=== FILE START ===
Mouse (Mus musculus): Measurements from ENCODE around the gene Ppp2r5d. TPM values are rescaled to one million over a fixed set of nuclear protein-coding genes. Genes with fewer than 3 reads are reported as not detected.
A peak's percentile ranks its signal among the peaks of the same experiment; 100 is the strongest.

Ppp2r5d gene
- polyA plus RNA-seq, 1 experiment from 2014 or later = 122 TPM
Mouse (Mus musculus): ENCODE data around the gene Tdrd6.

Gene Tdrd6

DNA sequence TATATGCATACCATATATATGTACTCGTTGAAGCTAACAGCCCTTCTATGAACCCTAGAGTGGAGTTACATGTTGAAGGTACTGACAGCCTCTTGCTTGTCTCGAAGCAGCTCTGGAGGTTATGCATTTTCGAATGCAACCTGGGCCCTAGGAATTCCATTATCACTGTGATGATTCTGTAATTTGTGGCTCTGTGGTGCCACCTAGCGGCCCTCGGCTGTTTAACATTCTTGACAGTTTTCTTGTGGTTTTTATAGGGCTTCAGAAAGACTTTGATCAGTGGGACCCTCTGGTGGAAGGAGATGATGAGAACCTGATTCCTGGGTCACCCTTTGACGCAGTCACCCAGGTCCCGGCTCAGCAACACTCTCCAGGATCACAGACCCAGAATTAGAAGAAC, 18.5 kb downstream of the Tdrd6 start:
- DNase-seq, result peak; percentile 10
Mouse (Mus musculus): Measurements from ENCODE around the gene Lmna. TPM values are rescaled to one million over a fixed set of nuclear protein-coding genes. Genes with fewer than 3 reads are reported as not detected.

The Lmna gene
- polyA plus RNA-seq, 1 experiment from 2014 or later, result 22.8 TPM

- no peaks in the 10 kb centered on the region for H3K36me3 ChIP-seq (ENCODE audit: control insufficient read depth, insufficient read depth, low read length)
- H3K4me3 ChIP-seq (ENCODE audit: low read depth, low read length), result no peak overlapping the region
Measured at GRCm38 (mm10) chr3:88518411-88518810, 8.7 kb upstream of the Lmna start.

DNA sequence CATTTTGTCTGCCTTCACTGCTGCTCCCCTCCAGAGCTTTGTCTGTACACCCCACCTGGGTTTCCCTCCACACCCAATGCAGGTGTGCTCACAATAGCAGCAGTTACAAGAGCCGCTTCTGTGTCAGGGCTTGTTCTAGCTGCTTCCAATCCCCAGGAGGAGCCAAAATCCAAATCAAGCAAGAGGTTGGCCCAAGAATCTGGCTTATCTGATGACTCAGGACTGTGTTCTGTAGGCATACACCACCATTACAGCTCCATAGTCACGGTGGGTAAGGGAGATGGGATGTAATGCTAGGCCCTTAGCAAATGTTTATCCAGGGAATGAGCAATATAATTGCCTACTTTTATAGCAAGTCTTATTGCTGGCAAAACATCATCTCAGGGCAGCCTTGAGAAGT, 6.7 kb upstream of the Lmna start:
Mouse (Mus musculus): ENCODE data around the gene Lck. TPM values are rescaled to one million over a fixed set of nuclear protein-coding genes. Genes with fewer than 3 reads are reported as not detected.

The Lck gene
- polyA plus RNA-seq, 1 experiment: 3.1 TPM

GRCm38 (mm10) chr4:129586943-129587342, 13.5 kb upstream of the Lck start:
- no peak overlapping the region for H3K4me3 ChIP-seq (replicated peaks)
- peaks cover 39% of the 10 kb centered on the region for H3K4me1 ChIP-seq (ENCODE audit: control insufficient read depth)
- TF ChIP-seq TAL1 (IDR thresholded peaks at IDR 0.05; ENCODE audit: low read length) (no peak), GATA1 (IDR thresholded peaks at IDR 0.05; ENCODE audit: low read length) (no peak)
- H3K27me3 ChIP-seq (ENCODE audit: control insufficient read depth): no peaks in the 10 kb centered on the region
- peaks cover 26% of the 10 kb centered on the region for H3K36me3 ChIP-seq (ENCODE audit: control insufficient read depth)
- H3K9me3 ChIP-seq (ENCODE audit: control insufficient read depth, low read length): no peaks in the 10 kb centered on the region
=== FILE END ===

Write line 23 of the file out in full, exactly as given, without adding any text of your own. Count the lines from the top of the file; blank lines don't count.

- H3K27me3 ChIP-seq (ENCODE audit: control insufficient read depth): no peaks in the 10 kb centered on the region